“My intention is to refresh Miller’s iconography, to change the narrative and mythology, to show the profession she lived on,” explains Morel. “When the British government’s propaganda minister called on popular magazines to support the war effort, Vogue UK encouraged Miller to leave the artificial setting of the studio in favor of more spontaneous shots.” The photojournalist thus began to educate British women through images about the war and the impact it had on their lives. She captured the London Blitz, placing models in the midst of the ruins. “She contributed before her time to bringing fashion to the street,” notes Morel. “She benefited from army support, which gave her access to materials, film, and paper. There was a relationship of exchange.”
In 1941, she asked to join the American army as a war correspondent. She followed the Allied troops in Europe in a soldier’s uniform and photographed the battlefield in the aftermath of battles. In Germany, she was on the ground when the army liberated the concentration camps in 1945. “From there, I switch around the two sections to remove any desire to aestheticize the documents that testify to the camps,” says the curator. Lee Miller addressed head-on the liberation of the camps and the horror of Nazi crimes, bringing it into the public eye with poignant articles, such as “Germans Are Like This” or “Believe It.” “She possessed a skill that hasn’t been fully recognized: she was a great writer. Lee Miller could write copy and captions that allowed editors dispense with a reporter.”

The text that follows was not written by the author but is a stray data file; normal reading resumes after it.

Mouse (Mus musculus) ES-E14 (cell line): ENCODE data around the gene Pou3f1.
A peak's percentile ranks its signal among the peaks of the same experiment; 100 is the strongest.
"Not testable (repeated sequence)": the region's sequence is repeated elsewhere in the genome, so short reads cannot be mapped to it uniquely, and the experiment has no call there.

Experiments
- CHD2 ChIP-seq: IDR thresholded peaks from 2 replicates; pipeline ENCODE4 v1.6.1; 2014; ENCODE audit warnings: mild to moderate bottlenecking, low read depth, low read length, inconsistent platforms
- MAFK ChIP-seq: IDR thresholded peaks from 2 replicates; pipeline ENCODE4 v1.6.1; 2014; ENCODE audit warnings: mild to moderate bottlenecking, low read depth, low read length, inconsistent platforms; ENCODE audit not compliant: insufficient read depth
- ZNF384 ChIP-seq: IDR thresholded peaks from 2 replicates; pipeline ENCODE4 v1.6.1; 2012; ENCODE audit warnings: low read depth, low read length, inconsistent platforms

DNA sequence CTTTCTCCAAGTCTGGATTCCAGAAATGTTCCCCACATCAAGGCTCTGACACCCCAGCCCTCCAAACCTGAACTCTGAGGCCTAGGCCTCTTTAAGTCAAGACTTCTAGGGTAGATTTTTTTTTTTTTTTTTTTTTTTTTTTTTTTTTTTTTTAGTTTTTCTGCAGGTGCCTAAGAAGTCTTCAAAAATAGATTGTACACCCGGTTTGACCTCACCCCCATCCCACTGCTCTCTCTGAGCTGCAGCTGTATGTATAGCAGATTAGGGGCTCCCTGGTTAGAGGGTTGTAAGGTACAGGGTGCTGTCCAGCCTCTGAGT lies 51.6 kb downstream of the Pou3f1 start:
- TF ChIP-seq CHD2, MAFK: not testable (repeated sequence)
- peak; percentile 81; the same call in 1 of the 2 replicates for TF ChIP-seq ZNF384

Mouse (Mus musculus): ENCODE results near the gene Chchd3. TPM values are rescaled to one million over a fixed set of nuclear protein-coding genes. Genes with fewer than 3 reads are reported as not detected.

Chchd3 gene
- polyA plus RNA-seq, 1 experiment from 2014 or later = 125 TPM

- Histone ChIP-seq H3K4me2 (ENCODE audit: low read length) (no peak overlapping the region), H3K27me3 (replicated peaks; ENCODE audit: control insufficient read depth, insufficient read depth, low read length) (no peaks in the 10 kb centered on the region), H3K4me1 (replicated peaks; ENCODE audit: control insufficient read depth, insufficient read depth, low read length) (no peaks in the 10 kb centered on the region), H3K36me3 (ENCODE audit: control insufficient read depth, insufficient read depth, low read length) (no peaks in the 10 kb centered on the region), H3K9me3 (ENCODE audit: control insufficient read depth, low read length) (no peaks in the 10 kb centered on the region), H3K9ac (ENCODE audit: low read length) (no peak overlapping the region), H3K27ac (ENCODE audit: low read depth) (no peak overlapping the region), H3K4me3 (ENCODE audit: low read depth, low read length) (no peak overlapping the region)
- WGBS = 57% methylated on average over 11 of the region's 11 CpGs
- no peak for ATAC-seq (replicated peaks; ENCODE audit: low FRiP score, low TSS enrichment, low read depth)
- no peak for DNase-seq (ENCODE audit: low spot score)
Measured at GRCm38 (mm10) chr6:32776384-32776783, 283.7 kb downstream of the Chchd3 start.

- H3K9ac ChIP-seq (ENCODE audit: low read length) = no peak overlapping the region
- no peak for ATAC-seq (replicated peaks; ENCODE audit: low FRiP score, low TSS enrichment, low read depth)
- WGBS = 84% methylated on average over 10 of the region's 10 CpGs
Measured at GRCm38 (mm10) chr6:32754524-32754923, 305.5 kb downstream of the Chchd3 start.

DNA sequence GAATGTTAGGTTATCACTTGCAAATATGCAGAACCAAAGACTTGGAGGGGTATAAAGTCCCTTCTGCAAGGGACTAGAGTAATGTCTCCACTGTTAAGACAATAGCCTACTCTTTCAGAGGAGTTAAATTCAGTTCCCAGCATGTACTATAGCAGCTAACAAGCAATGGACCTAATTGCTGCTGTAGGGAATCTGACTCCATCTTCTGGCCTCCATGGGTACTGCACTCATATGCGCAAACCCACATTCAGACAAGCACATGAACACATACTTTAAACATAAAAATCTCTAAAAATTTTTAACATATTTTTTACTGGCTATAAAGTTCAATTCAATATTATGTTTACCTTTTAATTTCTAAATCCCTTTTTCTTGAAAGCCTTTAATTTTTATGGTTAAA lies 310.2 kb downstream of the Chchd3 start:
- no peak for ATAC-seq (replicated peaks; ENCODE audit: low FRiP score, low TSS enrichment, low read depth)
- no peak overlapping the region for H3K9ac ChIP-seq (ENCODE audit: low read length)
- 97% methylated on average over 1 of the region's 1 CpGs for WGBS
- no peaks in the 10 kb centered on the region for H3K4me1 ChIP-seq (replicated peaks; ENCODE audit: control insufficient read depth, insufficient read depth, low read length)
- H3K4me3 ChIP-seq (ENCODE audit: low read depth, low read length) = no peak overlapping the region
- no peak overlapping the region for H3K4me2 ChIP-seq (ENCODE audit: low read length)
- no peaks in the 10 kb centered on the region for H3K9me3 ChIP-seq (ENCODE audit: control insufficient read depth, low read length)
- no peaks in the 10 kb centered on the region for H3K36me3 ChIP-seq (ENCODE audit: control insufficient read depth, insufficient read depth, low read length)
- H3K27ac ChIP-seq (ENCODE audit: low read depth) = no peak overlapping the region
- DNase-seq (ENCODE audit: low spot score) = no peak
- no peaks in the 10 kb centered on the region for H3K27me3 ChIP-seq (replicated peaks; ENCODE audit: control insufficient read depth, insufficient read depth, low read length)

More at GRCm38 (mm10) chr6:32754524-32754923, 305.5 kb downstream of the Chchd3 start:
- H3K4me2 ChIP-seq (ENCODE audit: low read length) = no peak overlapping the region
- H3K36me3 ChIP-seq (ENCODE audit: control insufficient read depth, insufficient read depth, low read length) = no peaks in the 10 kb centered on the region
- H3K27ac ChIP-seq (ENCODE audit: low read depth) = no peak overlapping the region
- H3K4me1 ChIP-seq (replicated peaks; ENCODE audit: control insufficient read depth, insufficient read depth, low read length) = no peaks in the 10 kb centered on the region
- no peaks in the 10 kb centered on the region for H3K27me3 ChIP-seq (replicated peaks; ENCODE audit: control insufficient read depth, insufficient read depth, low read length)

Facing the fear
Miller’s particularity was to keep her camera to her cheek even as she uncovered the unimaginable, focusing on emaciated survivors and defeated executioners, such as the two guards begging for forgiveness, a kapo floating in the canal, women shorn for having relations with the Nazis, an SS officer hanged from a radiator, collaborators who committed suicide. “Lee Miller was not so much interested in the spatial structure of the camps or the gas chambers, even if we can see the crematoria. Rather, she captured the living, like these women sex slaves, put in a brothel in the camp reserved for the guards, where they were raped,” adds Morel. “The photos show a group of women gathered in a room, but what Lee Miller says in her article is edifying.”
The exhibition stops before Miller descends into hell and abandons photography after the war. Settled at Farleys House in the English countryside with her husband and son, suffering from post-traumatic stress disorder and addicted to alcohol, Lee Miller found the strength to continue by plunging into the culinary art, her new passion. She died in 1977, aged seventy. Her son Antony and granddaughter Amy have since worked to preserve the memory of this fascinating non-conformist and a woman who lived a free life.
Lee Miller, “Professional Photographer (1932 – 1945)“, at ARLES Les Rencontres de la Photographie, 34 Rue du Dr Fanton, 13200 Arles, from July 4 to September 25, 2022, from 10am to 7:30pm.